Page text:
Chemical: Early spring application with 2,4-D; picloram; 2,4-D + picloram; clopyralid; or clopyralid+dicamba, to rosettes achieve adequate control.
Biological: Biological control agents such as the gall midge (Cytiphora chmidti), a gall mite (Eriophyes chondrillae), and a rust fungus (Puccinia chondrillina) have proven effective. Another insect that may soon be available for the control of rush skeletonweed is the root moth (Bradyrrhoa gilveolella).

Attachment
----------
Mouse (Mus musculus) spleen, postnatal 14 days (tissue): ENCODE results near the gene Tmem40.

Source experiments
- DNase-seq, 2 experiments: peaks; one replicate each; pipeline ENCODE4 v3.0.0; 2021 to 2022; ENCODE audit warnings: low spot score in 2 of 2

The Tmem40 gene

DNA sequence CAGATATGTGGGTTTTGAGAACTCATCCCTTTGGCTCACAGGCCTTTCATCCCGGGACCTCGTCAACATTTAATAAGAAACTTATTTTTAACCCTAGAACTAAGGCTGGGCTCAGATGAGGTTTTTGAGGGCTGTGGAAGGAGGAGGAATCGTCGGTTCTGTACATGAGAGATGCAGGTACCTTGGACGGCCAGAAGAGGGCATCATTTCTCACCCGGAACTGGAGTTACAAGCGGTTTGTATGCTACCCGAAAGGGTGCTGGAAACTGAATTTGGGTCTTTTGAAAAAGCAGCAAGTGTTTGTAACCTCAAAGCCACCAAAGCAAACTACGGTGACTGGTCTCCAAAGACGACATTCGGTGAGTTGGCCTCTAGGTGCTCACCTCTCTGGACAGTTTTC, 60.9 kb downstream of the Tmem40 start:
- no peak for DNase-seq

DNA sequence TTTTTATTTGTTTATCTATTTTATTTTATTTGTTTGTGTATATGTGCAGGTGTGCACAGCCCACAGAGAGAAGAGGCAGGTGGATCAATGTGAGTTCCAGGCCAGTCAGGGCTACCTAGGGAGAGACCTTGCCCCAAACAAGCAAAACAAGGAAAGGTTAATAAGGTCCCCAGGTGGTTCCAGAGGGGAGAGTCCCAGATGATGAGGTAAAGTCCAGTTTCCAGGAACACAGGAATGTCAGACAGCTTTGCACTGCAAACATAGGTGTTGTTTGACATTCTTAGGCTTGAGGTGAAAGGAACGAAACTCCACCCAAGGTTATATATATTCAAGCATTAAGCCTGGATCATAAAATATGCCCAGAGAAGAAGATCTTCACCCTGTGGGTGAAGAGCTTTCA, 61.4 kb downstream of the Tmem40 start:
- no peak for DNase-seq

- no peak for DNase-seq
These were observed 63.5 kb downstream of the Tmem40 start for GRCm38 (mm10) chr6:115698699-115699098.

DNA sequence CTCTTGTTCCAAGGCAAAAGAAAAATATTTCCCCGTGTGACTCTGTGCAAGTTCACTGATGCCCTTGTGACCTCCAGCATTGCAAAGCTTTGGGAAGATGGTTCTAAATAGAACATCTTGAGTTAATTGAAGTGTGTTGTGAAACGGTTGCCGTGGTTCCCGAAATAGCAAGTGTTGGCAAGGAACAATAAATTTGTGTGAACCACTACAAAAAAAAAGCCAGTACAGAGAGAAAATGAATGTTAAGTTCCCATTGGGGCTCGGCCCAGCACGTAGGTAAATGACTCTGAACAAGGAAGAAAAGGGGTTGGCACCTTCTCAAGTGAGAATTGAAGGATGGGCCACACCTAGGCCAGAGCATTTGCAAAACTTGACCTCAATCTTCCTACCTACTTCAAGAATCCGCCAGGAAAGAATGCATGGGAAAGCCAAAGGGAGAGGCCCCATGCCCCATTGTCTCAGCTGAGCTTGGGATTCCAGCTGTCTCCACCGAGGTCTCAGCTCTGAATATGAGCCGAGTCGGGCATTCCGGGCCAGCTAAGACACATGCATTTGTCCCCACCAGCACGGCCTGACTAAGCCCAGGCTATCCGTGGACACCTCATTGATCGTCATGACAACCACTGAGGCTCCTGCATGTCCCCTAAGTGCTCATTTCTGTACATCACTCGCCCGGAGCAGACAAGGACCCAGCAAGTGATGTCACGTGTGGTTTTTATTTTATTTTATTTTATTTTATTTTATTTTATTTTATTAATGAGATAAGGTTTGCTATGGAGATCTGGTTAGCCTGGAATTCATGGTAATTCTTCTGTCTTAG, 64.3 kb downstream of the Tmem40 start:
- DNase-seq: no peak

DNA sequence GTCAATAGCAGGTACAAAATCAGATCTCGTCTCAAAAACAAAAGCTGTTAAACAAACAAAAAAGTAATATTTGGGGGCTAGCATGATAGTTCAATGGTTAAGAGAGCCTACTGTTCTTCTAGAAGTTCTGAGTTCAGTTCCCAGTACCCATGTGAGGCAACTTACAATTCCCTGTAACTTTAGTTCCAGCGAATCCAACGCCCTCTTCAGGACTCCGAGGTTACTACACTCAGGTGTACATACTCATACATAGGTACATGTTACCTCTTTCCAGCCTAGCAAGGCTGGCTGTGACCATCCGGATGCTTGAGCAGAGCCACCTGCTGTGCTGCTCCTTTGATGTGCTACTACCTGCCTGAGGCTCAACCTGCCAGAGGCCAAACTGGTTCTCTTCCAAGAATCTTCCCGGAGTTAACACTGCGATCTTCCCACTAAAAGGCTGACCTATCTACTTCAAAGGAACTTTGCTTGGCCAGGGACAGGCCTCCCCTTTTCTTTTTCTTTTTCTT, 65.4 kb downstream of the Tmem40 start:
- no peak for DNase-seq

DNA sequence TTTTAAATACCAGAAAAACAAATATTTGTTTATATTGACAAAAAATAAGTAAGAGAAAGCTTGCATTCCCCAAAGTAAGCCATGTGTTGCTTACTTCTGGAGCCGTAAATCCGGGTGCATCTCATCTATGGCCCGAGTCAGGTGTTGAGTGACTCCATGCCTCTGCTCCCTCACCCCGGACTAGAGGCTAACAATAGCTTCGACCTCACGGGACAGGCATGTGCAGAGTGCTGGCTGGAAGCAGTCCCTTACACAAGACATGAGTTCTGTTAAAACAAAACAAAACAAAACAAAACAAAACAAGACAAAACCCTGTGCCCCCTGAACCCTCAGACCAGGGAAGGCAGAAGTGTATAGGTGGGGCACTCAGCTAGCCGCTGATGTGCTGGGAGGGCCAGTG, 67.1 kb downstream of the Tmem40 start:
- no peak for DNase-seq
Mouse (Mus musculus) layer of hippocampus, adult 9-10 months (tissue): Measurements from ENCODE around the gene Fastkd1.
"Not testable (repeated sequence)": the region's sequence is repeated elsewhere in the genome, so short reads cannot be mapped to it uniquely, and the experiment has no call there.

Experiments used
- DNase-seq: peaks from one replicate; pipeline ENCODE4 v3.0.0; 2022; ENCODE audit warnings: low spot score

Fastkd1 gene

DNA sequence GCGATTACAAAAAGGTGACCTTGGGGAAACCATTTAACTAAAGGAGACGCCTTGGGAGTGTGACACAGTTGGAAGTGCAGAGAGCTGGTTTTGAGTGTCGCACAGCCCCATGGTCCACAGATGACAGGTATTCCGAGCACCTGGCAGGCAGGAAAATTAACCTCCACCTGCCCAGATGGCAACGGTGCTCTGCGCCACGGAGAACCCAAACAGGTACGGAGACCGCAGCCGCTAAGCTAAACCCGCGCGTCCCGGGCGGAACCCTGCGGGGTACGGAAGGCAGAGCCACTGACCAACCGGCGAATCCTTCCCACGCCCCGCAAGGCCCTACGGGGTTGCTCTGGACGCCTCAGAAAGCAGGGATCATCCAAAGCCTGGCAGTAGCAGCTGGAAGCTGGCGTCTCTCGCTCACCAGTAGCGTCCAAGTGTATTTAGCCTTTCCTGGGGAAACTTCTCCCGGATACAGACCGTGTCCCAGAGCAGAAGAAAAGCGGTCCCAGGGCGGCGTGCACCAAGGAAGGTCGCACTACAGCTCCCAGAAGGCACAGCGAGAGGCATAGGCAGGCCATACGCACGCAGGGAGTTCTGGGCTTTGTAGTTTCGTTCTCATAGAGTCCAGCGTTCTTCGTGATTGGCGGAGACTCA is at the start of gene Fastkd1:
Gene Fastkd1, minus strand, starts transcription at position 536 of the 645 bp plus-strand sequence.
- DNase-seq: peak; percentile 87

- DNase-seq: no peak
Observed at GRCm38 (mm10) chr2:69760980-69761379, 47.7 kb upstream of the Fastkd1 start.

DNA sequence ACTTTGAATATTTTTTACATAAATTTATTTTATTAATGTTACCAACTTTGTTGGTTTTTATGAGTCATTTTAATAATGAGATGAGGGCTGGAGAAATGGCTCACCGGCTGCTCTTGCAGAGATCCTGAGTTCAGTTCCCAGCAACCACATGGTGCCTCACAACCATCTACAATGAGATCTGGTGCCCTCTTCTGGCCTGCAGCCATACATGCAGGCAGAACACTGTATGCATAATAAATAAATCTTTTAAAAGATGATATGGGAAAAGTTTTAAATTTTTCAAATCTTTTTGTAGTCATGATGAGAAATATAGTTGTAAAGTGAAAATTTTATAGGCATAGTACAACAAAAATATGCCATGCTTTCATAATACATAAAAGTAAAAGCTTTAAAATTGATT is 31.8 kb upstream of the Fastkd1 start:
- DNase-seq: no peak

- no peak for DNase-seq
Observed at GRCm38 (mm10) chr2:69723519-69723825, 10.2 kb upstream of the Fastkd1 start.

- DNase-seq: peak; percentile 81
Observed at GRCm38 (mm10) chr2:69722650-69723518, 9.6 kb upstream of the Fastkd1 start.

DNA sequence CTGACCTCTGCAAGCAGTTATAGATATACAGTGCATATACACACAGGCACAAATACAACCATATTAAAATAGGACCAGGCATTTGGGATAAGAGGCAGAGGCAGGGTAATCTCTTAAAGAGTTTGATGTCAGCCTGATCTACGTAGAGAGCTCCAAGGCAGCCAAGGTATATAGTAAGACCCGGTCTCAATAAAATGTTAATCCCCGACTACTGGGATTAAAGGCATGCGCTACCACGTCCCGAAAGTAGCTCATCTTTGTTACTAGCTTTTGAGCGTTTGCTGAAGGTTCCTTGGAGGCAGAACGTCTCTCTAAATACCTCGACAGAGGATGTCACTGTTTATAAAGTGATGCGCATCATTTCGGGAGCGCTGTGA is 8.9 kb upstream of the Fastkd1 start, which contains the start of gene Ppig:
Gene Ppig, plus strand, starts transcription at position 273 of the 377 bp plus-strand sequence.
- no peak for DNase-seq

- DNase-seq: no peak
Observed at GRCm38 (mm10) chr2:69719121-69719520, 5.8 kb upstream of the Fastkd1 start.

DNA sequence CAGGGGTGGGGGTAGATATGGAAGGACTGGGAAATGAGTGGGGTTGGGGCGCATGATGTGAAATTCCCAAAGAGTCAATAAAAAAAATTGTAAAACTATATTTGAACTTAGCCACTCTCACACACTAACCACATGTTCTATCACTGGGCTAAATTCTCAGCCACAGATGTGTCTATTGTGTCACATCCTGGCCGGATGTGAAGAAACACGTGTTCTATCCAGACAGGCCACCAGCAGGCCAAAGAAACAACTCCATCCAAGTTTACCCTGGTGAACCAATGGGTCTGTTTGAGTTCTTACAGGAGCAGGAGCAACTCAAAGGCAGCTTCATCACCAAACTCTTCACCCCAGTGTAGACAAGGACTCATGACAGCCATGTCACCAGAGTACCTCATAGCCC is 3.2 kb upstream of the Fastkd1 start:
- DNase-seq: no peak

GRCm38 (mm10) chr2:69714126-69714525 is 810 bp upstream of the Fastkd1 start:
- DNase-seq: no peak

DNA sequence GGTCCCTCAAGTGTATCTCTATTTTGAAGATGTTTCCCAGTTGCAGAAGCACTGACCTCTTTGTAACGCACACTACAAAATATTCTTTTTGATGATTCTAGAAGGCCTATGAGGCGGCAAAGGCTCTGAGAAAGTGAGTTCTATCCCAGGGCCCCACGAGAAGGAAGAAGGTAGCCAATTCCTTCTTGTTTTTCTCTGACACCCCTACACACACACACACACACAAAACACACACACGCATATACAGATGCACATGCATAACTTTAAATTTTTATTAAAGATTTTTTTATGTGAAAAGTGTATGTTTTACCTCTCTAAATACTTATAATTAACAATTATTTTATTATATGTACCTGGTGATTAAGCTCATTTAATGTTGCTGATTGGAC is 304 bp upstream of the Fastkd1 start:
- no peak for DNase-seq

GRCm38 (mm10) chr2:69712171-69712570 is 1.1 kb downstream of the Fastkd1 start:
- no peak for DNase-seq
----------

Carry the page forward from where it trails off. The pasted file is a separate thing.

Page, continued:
Because no single treatment provides long-term control of rush skeletonweed, an integrated strategy must be adopted. The first line of defense is to prevent introductions of the weed. Once the weed becomes established, integrate combinations of competitive plantings, crop-pasture rotations, sheep grazing, biological control agents, and herbicides should be used to reduce rush skeletonweed to manageable levels.